Articles on this site contain affiliate links, meaning we may be compensated if you purchase a product or service after clicking them. Read our full disclosure policy here.
If there is one thing that nearly all (non-Apple) gadgets need these days, it’s a micro-USB cable.
That’s actually pretty great for someone who is used to carrying too many adapters (get it?), but it still leaves someone like me with a problem.
I don’t want to carry a cable.
Yep, I said it. I don’t want to have a loose one-meter cable in my jacket pocket. This is where I stand, and I’m not going to back down.
You can’t see it, but I’m folding my arms across my chest now, and making a serious face so you know I mean business.
Because of that, I was really excited to try out two options from Nomad, a company that first got their start on Kickstarter in 2012. They raised over $160,000 for their ChargeCard, a business card-sized USB cable for your iPhone or micro USB device that could fit in your wallet or purse.
Since then, they have branched out to several other convenient portable charge/sync cables. The company sent me a pair of cables to review, and I tested them out over a few months to see how they’d perform on the go. Both of these gadgets are available with micro-USB or Apple Lightning connector options.
The ChargeCard is a business card / credit card-sized cable that you can literally fit into your wallet. The card itself is solid, and tapers at the top and the bottom edge, with the middle being a little chunkier to house the actual USB connector While the card itself is hard plastic, the cable in the center is not.
The standard (but uncovered) USB connector pops out of the center of the card, and maneuvers in every-which-way thanks to a super bendy silicon wrapping over the cable inside. You plug this into your laptop, or a standard wall adapter. The other end, in my case a micro-USB connector, goes right into your phone / tablet.
In use, it’s a little awkward. Since the card itself is so solid, it kind of gets in the way, especially if you need to check your device for a notification while it is connected. That makes it a handy backup cable, but too much hassle to use as an everyday connector.
The NomadKey ($20 for micro-USB, $25 for Lightning) is a USB connector on a keychain, measuring about 3 inches (7.5cm) long. On one end sits a standard USB connector, and the other end holds a micro-USB connector popping out at an angle. It’s thin, light, and seems right at home on a keychain (without looking like a nerdy piece of tech on your car keys).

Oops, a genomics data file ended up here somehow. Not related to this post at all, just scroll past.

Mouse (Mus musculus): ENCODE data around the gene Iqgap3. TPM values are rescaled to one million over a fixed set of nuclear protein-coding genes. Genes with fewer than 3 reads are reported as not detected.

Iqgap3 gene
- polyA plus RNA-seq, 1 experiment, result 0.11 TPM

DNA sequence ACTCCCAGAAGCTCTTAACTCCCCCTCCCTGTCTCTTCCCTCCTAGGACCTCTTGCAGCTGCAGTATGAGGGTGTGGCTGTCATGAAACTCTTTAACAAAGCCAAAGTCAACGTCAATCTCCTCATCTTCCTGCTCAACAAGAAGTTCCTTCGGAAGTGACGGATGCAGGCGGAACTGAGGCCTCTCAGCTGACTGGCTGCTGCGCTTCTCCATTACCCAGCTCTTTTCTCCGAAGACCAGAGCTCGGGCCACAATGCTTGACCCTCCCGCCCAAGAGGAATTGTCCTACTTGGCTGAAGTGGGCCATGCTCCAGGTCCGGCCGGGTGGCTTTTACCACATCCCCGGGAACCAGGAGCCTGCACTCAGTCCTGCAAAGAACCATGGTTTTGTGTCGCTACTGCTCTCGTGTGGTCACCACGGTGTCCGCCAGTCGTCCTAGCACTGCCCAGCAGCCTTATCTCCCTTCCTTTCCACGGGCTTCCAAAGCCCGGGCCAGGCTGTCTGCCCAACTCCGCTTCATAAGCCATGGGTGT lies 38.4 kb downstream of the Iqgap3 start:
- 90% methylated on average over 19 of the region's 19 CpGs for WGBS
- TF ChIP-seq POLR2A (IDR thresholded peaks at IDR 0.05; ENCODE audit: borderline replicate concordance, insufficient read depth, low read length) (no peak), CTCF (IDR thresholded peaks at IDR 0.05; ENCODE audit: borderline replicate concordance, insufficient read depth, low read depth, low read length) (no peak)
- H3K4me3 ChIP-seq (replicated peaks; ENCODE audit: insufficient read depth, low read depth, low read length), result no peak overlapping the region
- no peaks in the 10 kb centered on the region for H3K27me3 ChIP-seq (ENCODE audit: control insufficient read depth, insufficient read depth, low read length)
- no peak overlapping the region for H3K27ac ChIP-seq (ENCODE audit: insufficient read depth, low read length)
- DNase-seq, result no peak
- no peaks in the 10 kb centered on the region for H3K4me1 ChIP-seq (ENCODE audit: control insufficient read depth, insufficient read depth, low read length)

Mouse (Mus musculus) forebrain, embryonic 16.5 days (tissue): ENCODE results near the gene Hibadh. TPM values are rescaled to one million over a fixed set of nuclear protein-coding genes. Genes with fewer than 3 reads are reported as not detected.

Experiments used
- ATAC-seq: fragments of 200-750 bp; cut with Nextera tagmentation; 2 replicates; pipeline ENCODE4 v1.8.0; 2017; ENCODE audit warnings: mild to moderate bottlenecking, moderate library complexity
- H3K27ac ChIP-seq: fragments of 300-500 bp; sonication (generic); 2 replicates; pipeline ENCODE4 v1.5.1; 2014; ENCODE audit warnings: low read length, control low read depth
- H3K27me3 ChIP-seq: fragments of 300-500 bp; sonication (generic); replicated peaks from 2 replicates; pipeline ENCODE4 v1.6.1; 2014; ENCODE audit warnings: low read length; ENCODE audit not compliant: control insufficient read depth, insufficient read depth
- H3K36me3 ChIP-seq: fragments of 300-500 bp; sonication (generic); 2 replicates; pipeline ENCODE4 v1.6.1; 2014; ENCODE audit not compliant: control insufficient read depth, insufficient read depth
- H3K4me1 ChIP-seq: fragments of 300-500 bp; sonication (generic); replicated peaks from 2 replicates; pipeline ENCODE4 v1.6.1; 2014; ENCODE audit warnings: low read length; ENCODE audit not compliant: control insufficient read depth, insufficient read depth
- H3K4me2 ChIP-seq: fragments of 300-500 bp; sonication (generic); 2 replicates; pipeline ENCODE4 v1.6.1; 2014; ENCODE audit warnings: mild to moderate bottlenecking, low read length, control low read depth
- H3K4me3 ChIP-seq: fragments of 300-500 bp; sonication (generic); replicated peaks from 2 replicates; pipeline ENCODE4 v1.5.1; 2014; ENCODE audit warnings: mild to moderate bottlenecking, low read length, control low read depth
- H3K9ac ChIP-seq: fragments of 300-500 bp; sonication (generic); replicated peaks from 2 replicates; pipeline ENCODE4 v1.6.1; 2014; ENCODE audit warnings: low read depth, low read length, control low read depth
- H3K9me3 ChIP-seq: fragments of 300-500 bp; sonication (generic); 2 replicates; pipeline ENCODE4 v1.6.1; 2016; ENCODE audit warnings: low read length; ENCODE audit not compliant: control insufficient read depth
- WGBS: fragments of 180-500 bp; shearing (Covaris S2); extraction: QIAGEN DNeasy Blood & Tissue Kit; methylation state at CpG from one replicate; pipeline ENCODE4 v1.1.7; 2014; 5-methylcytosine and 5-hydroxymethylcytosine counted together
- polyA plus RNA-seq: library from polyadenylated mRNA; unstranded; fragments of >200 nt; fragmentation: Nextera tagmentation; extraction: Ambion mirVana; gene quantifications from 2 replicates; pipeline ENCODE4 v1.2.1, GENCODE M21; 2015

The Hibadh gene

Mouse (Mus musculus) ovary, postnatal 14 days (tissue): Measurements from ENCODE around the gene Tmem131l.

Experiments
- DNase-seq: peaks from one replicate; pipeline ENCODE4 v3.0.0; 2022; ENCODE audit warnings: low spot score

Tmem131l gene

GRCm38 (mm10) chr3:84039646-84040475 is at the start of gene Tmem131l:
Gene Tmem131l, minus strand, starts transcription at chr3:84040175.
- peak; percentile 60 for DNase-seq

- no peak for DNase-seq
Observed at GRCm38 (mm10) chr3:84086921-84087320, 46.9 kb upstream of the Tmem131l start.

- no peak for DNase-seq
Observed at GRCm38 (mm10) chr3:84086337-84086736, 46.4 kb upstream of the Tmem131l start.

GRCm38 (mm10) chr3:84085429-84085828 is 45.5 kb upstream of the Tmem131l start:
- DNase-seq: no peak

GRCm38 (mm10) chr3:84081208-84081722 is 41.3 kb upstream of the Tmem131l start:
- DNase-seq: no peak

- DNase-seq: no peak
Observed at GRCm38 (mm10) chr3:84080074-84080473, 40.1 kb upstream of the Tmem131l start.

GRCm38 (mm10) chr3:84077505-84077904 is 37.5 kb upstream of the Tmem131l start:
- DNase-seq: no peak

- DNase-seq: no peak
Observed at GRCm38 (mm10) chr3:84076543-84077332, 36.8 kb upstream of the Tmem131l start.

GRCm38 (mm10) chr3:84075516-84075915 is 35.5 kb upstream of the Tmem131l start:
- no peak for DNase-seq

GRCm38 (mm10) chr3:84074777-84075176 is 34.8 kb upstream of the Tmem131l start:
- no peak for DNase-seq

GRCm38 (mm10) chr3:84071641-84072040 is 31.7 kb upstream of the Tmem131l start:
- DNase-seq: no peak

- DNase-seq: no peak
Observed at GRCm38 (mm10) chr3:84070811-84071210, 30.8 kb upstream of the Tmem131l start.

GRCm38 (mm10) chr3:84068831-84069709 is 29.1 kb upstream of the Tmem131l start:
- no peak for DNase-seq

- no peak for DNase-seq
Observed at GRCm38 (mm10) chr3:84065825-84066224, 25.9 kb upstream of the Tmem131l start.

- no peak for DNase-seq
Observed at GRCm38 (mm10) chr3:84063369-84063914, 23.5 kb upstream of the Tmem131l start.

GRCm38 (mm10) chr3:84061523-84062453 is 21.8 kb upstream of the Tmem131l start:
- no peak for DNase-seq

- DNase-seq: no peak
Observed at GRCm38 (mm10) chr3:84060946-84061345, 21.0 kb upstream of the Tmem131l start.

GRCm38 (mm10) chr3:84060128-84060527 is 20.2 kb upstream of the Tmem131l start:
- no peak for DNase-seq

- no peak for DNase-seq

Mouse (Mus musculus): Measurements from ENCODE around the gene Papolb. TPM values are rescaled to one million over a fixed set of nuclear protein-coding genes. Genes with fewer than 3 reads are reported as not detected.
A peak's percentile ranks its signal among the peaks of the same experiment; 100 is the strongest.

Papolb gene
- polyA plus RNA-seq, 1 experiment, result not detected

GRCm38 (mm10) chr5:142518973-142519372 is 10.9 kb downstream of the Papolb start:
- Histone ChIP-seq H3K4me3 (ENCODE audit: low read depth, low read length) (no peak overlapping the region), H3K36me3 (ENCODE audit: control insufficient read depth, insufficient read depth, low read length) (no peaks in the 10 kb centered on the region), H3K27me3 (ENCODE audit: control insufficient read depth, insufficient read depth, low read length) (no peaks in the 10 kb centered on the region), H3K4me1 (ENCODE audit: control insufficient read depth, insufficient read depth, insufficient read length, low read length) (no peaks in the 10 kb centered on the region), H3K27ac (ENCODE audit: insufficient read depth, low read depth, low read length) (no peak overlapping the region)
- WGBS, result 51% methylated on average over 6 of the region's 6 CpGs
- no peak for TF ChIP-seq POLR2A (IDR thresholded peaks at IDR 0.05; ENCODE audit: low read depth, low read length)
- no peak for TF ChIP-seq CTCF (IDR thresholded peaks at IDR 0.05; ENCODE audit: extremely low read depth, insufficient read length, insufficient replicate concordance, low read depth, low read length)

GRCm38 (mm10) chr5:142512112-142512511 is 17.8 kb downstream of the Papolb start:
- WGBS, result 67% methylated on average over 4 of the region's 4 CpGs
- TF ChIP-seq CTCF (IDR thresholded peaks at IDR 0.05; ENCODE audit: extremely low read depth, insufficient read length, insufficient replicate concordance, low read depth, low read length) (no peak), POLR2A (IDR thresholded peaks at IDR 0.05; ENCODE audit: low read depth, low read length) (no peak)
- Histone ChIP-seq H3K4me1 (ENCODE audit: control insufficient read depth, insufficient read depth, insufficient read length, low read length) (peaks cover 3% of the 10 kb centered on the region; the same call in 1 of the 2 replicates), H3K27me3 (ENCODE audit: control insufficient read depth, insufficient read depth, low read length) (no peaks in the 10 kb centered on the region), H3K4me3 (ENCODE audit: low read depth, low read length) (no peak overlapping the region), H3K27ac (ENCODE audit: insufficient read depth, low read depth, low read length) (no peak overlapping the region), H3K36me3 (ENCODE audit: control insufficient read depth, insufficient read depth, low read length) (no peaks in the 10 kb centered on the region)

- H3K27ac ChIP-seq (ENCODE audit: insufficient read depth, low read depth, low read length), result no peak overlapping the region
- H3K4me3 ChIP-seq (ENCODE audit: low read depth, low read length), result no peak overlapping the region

The keychain / phone charger end is solid plastic, while the rest is a bendy, rubberized feel, with the same 1/2 height standard USB end as the ChargeCard.
At first, the weight of a smartphone hanging from the cable seems like an accident waiting to happen, but the micro USB connector holds solid when you gently let it down to hang. I wouldn’t want to go around hitting it while it is attached to the wall though, so keep that mind if you’re charging in a high-traffic area.
Get Us in Your Inbox
Get our regular email updates with the latest travel tech news, tips, and articles. We'll also send over a free 5000-word guide to get you started!
How They Stand Up to the Daily Grind
I got a solid 4-5 months out of the NomadKey, using it every day or couple of days when I would need to charge away from home, but then it started charging slower than I was used to. When I plugged it into my laptop, I saw the “USB Device Not Recognized” bubble pop up, an indication that my USB cable was bad. It was a sad day.
The ChargeCard seems to have met a similar fate. Though it was used much less frequently over the past nine months or so, mostly sitting in my laptop bag for emergencies, it too has its issues.
Sometimes it will connect properly to my laptop, and other times I get that same error message. I blame the awkward angle that the cable has to bend for that problem.
The ChargeCard appears to have been discontinued by the company, and they now seem to be making a move toward smartwatch accessories. You can still pick one up on Amazon if you like, for about $15.
The NomadKey has had an iteration, with a fully covered USB connector. This tells me that the original design likely had some issues in terms of durability, and they were looking to rectify it. Kudos for that.
While the Nomad folks back up their gear with a pretty great two year warranty, that might be a little tricky and inconvenient to take advantage of if you’re out and about on your travels.
The NomadKey was so convenient for charging on the go, though, that part of me really wants another, even though I’m not confident how long it would last. It’s that great of an idea, and I found it so useful, that I’d be willing to give it another chance.